Filters are probably one of the simplest and most effective ways of sorting or pulling out specific information from within a large dataset and are an absolute must, however simple or complex your accounting or bookkeeping workbook is. To turn them on simply highlight every cell in your header row and select filter from the Sort and Filter dropdown menu (which should be on the right hand side of ribbon in the Home tab).

In Excel 2010 onwards, filters come with a dizzying array of options for both sorting and filtering data. The four examples I’ve given below show how they can be used to filter on date, number value, cell colour and on specific search terms. Clearly these are not particularly useful on a dataset as small as that below, but with when you have hundreds or thousands of rows, they really come into their own.

Filter date

Filter number

Filter cell colour

Filter search

You can use multiple filters across multiple headers to sort and filter your data into ever more specific sets but it is important to remember to turn off all filters when you want to view your data in its entirety. The quickest way to do this is to select the “clear” option from the “sort and filter” dropdown menu in the top right of the home tab on the ribbon.


Conditional Formatting

Conditional formatting may seem on the surface a way of automating the aesthetic look and feel of your spreadsheet but at its heart it involves some of the most useful functionality that Excel has to offer, and in versions 2010 onwards, you really can do a lot with it.

There are a host of features available with conditional formatting but I’ve shown you three easy to use ones on our dataset below. From left to right they are: highlight duplicate columns, colour bars and colour scales. These can all easily be accessed from conditional formatting dropdown menu on the home tab in the ribbon. This is only the tip of the iceberg in terms of what you can do with functionality. This article from the excellent Ablebits blog will tell you a lot more.

Conditional formatting


Freezing Panes

We’ll leave you with a simple but often hugely underused function in Excel and that’s the ability to freeze panes. This is basically a way of fixing the view so that one or more rows or columns (or a combination of both) are always in view no matter how far you scroll down or across.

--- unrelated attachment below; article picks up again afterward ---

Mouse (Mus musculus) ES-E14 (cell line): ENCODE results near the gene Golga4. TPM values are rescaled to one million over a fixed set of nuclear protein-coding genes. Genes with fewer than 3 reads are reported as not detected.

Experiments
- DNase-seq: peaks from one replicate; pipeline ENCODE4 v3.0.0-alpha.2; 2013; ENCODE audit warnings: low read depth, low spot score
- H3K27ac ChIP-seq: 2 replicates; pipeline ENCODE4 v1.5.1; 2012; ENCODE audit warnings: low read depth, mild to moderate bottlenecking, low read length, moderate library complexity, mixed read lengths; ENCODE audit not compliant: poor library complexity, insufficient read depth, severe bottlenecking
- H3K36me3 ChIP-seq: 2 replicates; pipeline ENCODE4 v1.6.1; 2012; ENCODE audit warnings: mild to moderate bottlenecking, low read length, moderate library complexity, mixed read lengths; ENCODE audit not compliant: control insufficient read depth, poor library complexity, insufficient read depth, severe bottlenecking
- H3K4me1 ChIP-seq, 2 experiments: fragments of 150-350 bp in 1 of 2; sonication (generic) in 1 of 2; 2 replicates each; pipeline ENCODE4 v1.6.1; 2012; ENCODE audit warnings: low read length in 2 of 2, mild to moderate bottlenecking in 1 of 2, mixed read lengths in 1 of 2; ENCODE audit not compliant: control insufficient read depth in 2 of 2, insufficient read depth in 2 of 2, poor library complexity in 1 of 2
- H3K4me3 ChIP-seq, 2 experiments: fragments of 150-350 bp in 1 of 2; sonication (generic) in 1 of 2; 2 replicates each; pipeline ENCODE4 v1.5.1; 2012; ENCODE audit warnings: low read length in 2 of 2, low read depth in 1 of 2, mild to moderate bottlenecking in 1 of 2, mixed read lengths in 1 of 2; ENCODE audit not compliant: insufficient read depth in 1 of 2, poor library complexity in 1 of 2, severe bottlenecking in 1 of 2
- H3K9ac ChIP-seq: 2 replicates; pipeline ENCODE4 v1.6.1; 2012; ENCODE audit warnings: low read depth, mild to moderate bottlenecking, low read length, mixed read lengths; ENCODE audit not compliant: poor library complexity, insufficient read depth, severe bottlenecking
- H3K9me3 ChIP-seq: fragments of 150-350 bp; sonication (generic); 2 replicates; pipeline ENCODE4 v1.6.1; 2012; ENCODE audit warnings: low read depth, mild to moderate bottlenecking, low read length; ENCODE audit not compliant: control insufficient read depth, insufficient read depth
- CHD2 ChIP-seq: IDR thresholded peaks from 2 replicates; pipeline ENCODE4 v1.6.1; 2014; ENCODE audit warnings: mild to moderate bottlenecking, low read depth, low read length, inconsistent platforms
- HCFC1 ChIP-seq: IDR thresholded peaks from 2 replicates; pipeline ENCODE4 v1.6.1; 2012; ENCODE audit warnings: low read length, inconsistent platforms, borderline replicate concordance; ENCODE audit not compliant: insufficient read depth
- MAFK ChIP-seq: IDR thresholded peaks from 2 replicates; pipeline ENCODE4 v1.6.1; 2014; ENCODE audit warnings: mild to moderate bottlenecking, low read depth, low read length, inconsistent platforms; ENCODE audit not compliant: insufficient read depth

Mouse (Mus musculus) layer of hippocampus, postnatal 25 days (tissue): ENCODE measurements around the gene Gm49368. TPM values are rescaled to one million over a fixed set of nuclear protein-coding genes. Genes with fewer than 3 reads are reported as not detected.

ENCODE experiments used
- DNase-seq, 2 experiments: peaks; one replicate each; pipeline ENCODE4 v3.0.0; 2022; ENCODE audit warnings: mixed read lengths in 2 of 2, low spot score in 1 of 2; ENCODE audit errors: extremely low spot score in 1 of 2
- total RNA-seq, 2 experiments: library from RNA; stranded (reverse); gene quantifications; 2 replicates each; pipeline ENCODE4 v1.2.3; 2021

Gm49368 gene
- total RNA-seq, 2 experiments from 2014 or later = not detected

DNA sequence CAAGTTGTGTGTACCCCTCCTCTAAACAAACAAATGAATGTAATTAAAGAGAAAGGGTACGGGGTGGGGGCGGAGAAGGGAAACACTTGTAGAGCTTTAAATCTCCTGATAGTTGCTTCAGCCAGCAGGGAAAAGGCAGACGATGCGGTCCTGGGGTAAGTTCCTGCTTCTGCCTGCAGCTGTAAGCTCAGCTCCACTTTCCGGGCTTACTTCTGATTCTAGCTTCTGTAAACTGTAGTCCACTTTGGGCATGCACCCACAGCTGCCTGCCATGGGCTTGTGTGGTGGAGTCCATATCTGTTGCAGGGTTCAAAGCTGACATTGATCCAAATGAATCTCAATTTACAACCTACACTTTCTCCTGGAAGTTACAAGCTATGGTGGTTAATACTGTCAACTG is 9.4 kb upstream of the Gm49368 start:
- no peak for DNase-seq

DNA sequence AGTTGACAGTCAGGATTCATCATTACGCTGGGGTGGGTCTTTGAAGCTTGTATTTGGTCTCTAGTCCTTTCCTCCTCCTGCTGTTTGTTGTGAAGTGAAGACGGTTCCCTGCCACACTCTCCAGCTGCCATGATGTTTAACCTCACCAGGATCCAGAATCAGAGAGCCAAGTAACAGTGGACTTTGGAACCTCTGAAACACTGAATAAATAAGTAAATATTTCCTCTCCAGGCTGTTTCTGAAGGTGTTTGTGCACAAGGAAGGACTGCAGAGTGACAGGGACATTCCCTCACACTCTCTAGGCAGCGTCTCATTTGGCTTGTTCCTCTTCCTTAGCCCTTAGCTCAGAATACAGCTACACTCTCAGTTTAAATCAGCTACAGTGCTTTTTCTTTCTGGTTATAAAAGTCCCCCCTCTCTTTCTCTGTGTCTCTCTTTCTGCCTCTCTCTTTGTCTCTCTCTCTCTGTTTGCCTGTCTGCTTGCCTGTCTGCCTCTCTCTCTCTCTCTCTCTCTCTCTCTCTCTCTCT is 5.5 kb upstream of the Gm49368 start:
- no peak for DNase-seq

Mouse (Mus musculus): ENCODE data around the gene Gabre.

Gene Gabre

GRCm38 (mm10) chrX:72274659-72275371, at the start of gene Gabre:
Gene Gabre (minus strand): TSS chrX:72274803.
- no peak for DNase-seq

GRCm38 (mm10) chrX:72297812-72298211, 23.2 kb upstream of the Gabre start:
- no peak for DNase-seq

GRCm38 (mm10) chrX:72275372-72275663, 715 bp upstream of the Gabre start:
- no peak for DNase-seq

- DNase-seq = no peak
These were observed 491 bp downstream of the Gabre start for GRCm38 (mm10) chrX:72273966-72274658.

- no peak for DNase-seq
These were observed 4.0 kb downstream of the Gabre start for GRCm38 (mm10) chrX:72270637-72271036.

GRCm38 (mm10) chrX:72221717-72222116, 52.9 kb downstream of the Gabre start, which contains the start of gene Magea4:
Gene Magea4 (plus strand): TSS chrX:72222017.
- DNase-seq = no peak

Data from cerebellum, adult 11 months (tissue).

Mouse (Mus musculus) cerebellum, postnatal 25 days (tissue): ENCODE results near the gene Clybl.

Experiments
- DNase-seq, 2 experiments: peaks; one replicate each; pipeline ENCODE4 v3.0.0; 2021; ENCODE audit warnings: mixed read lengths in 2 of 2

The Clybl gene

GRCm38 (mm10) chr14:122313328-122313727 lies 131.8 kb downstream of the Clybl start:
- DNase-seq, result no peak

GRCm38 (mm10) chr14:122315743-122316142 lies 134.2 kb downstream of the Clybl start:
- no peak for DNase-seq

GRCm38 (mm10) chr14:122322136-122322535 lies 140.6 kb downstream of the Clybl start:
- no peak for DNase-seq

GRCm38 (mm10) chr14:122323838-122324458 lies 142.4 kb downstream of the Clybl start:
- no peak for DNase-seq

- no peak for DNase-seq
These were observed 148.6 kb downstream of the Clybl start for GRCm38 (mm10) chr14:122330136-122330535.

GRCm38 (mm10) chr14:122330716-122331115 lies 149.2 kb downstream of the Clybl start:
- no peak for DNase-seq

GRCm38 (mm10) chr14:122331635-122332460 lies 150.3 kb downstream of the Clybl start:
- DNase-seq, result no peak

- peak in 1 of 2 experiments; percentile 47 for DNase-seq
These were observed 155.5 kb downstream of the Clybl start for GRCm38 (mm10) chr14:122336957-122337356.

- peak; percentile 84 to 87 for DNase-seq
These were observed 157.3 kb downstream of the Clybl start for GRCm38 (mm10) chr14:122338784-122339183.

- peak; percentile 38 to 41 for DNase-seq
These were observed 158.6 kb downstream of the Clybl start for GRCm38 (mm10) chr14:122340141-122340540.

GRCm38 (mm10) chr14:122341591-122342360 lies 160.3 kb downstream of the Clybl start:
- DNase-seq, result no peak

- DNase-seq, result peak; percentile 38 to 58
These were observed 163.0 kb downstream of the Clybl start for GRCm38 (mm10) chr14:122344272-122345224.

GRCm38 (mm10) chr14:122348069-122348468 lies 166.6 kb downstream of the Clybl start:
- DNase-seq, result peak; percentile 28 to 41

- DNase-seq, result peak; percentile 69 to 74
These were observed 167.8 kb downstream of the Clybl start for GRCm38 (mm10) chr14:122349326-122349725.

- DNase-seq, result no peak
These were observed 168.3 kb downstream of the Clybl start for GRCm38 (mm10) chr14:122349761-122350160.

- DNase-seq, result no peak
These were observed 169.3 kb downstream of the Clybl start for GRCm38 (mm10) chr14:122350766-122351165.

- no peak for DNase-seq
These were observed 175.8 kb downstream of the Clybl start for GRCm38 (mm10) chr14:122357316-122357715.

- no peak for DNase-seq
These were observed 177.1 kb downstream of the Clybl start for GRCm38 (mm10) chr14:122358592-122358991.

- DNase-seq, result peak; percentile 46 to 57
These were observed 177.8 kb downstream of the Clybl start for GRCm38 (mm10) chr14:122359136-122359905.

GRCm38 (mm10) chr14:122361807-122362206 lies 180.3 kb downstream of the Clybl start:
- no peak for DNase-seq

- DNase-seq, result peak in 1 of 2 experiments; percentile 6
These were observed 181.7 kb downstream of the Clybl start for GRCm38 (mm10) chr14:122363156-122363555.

To freeze panes click the “view” tab from the Ribbon and select the “freeze panes” dropdown to reveal three options. Most of the time you’ll be using the “freeze top row” option which is pretty self explanatory and keeps your header row in view at all times.

If your headers aren’t on the top row of your worksheet then you’ll need to highlight the row below it before freezing panes. If you’d like to keep a couple of columns in view as well, simply select the cell to the bottom right of all the columns and rows you’d like to keep in view, click freeze panes and voila!

So there you have it; five essentials for anyone using Excel for accounting or bookkeeping. Of course this is just the tip of the iceberg and as you get more confident with Excel, you will undoubtedly discover a whole world of powerful functionality that will allow you to create powerful and insightful spreadsheets. Good luck.


*All the information in this guide is based on Excel 2010 but, for the most part, will be relevant to previous versions of Excel (although pre Excel 2007 there is no ribbon and so menus and functions will be located elsewhere).


About the Author: Nick Brown has been a chartered accountant since 1983 and a partner at Plummer Parsons since 1990, where he is also Head of Charity Audits and Payroll. As well as being a member of the Information Technology Faculty of the Institute of Chartered Accountants, Nick is also an expert on the charity and not for profit sector, holding a diploma in Charity Accounting. You can connect with Plummer Parsons on Twitter, Facebook or LinkedIn.